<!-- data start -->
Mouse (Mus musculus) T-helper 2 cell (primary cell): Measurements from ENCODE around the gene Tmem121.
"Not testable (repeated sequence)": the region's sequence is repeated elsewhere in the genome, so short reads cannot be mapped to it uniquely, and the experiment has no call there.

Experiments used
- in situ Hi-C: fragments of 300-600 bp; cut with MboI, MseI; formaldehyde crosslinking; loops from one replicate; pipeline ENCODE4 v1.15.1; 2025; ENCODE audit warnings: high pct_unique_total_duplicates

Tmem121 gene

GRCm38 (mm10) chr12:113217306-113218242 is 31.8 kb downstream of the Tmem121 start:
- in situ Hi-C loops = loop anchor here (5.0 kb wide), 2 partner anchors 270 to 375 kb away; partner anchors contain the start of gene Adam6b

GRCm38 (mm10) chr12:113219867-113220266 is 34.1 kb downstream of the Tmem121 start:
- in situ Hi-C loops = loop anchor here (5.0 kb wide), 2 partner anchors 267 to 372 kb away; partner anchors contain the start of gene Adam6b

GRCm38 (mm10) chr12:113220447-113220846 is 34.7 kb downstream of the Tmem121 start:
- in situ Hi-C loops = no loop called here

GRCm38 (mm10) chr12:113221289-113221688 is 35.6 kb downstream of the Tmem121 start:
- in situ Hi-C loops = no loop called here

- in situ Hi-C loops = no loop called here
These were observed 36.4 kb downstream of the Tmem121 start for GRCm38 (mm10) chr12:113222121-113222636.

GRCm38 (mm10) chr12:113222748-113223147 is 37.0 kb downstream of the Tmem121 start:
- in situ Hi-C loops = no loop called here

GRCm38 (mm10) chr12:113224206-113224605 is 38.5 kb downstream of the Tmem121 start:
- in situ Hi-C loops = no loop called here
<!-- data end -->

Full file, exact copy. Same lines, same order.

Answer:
Mouse (Mus musculus) T-helper 2 cell (primary cell): Measurements from ENCODE around the gene Tmem121.
"Not testable (repeated sequence)": the region's sequence is repeated elsewhere in the genome, so short reads cannot be mapped to it uniquely, and the experiment has no call there.

Experiments used
- in situ Hi-C: fragments of 300-600 bp; cut with MboI, MseI; formaldehyde crosslinking; loops from one replicate; pipeline ENCODE4 v1.15.1; 2025; ENCODE audit warnings: high pct_unique_total_duplicates

Tmem121 gene

GRCm38 (mm10) chr12:113217306-113218242 is 31.8 kb downstream of the Tmem121 start:
- in situ Hi-C loops = loop anchor here (5.0 kb wide), 2 partner anchors 270 to 375 kb away; partner anchors contain the start of gene Adam6b

GRCm38 (mm10) chr12:113219867-113220266 is 34.1 kb downstream of the Tmem121 start:
- in situ Hi-C loops = loop anchor here (5.0 kb wide), 2 partner anchors 267 to 372 kb away; partner anchors contain the start of gene Adam6b

GRCm38 (mm10) chr12:113220447-113220846 is 34.7 kb downstream of the Tmem121 start:
- in situ Hi-C loops = no loop called here

GRCm38 (mm10) chr12:113221289-113221688 is 35.6 kb downstream of the Tmem121 start:
- in situ Hi-C loops = no loop called here

- in situ Hi-C loops = no loop called here
These were observed 36.4 kb downstream of the Tmem121 start for GRCm38 (mm10) chr12:113222121-113222636.

GRCm38 (mm10) chr12:113222748-113223147 is 37.0 kb downstream of the Tmem121 start:
- in situ Hi-C loops = no loop called here

GRCm38 (mm10) chr12:113224206-113224605 is 38.5 kb downstream of the Tmem121 start:
- in situ Hi-C loops = no loop called here